An Apple Pancake as Big as a Pie? At This '50s L.A. Diner, It’s True

6 min
The Googie-style architecture at Dinah's is a draw for customers wanting a blast-from-the-past atmosphere and a delicious meal.  (Sasha Khokha/KQED)

I

grew up just a mile from Los Angeles International Airport, and for 40 years, my family has been guarding a neighborhood secret.

One that involves a giant scoop of butter melting across a crispy, cinnamon-sugar crust.

I’m talking about the apple pancake at Dinah’s, a family diner right under the LAX flight path, just off Sepulveda Boulevard.

It opened in 1959, with Googie-style architecture. Think "The Jetsons" — big stucco orbs jutting from the ceiling, fake rock walls and vinyl booths.

My little brother, Akash, and I have been fighting over what to order here for decades. The breakfast menu is endless: chicken and waffles, chocolate waffles, even a bacon-and-cheese waffle. But in the end, I win out, insisting that we order our family staple: the apple pancake that’s more like eating a giant apple pie for breakfast.

Sasha Khokha and her family at Dinah's, with longtime server Carla Maraveles and "Uncle Salome" the apple pancake chef, standing behind their booth. (Sasha Khokha/KQED)

“It takes 20 minutes, but it’s worth it,” warns our server. “You can’t find it anywhere else, and it makes your day better!”

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Twenty minutes is a long time to wait at a diner where everything else arrives in minutes: eggs, toast and even decent coffee.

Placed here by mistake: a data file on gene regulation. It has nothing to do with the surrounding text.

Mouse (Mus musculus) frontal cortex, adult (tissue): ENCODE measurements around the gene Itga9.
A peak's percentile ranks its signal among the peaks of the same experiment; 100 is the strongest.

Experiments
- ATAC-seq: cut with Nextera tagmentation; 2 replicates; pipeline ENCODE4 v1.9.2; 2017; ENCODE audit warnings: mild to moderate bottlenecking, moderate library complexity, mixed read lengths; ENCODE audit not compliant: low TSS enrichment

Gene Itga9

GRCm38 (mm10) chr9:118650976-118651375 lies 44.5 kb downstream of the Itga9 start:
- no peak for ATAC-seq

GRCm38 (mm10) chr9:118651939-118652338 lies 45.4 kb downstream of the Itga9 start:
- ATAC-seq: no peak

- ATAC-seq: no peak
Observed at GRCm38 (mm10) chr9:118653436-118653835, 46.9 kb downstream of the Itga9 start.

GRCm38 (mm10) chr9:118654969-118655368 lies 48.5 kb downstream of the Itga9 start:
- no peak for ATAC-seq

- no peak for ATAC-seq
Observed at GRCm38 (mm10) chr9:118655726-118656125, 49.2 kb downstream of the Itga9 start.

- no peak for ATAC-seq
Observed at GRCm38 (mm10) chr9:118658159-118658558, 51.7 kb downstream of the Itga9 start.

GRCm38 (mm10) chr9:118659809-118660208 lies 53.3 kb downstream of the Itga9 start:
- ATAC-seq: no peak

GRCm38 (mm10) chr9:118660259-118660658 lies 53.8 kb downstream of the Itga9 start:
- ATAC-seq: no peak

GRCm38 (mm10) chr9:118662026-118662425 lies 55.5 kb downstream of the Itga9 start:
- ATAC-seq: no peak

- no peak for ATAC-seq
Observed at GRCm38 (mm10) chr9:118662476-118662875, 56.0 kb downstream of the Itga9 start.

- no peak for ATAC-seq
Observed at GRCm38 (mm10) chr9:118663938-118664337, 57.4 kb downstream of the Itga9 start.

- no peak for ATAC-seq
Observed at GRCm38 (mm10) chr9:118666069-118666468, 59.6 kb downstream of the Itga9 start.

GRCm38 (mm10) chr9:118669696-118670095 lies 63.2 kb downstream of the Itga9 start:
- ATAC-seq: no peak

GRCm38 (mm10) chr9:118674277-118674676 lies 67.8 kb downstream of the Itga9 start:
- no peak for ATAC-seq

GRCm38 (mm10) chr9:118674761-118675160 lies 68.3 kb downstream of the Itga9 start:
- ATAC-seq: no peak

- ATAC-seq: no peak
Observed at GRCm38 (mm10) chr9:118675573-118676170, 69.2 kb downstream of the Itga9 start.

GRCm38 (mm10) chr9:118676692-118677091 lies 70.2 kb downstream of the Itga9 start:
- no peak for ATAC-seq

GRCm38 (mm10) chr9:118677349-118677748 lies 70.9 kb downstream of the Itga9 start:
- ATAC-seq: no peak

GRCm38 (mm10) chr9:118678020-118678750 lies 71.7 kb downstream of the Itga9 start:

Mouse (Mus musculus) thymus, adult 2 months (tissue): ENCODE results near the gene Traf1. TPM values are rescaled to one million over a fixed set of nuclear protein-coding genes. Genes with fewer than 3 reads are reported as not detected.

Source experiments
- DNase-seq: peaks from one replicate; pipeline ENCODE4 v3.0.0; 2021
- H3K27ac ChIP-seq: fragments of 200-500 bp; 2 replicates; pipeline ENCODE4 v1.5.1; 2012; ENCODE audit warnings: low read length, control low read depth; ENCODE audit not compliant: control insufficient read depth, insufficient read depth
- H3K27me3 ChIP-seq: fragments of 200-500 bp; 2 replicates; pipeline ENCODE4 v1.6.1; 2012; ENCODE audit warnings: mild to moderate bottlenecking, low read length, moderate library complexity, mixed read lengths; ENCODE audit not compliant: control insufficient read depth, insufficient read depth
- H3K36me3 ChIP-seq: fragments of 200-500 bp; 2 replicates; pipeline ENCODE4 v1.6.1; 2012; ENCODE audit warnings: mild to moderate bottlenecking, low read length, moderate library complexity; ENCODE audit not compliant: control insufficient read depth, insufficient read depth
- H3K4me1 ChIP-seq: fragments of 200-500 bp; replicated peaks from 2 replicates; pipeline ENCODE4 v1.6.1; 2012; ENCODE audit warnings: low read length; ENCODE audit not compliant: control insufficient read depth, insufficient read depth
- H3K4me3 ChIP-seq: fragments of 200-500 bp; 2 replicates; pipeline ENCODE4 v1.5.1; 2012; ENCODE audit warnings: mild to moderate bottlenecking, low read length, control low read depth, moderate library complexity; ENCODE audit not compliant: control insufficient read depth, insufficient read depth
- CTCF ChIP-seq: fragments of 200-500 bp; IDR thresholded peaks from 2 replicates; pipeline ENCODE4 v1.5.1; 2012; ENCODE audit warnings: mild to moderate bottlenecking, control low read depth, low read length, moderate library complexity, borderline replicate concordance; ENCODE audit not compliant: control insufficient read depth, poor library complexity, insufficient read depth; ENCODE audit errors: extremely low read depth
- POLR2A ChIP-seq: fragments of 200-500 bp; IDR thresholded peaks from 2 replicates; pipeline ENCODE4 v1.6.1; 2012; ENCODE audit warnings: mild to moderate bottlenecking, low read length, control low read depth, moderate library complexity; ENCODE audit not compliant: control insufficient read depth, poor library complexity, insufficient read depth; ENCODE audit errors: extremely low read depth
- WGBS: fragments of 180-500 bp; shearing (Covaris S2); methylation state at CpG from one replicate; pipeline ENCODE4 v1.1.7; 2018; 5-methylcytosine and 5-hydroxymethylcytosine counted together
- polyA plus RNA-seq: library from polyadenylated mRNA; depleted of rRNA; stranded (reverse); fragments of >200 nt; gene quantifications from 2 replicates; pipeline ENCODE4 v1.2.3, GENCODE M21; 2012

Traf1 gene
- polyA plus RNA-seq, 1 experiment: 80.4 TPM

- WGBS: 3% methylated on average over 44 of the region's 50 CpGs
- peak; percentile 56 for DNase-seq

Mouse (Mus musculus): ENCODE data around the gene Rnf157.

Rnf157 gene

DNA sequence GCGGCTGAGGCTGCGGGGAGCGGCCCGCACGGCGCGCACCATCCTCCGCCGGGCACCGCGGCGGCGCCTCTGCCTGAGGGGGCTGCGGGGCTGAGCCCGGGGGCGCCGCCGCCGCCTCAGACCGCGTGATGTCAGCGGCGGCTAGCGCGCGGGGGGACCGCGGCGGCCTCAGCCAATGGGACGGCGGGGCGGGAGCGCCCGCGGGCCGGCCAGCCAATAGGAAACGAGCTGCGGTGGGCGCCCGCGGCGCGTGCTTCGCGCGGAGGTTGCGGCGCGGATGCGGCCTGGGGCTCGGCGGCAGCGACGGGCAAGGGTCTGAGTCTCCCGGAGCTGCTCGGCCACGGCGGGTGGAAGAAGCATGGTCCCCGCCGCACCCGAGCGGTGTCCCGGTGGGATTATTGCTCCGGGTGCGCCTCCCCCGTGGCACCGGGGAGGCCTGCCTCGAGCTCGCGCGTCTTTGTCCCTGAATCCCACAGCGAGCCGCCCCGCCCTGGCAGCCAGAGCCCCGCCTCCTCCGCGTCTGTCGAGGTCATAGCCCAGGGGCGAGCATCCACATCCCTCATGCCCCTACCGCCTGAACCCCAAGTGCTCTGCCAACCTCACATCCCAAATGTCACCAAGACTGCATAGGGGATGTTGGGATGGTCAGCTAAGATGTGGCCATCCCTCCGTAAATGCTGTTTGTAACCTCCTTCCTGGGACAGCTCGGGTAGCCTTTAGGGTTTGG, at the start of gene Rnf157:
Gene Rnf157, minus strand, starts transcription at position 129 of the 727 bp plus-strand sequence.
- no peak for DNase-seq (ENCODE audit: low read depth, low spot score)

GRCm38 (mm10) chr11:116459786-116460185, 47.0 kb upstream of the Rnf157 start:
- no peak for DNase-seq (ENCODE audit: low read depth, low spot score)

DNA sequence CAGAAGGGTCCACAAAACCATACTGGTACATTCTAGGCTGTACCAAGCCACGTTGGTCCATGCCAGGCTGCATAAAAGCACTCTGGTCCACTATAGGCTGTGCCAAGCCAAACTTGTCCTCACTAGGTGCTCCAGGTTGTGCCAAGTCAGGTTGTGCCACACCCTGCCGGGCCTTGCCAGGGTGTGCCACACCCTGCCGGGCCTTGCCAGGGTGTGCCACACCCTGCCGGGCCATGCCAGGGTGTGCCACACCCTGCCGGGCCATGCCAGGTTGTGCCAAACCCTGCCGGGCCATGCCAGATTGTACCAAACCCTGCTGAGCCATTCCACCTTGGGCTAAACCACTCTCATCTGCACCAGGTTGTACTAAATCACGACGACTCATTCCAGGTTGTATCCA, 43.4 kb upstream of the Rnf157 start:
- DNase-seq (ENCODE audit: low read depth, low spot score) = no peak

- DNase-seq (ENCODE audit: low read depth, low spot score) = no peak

While we’re waiting, I chat with owner Teri Ernst. She started here as a waitress in 1972, wearing a white dress with a red apron, and a “funny little hat.”

“I had never worked at a place that was so busy. On Mondays, we had all-you-can-eat chicken, and there would be a line out the door,” Ernst says.

The apple pancake is the star of Sasha Khokha's heart, but many come here for another beloved dish, the fried chicken. (Courtesy of Dinah's)

After that came the '70s polyester bell bottom pantsuits. But the all-you-can eat chicken special continues to this day.

Eventually Ernst married the son of the owner, and she’s been managing the place since 1989. I ask her where Dinah’s got its name. She says her in-laws were looking for something that sounded Southern, and got the idea from the song “Someone’s in the Kitchen with Dinah.”

“This is definitely a place where time has stood still,” Carla Maraveles says. Like many of the staff here, she’s worked at Dinah’s for decades. “I mean we have food here, lots of the traditional plates that nobody makes anymore. Meatloaf. Imagine that! Who makes liver and onions nowadays? Fried chicken gizzards?"

Maraveles says everything here is made from scratch, from the Southern-style gravy and mashed potatoes to the biscuits. She knows all the regulars, and where to seat them in their favorite booths.

People like Ellis Smith, who eats here three or four times a week.

“My wife and I usually come to breakfast, and my uncle and I, we come to breakfast, and dinner every Thursday evening,” Ellis says.

Thursday is chicken night. The fried chicken is what draws many regulars to Dinah’s. It’s breaded the day before, and broasted in a special machine that seals in the flavor, called a Henny Penny.

Dinah’s has a big chicken bucket up on a pole outside its takeout department. Ernst says the guy who pioneered the design went on to take the idea to Kentucky Fried Chicken.

Their '50s decor has been used as a Hollywood backdrop in shows like "Modern Family" and "Malcolm in the Middle." Its signature red-and-white chicken bucket was also featured in the film "Little Miss Sunshine."

Hollywood has helped draw in a new generation of customers looking for a hip, classic diner. People like Pete Giovine, who drives here many mornings from West Hollywood.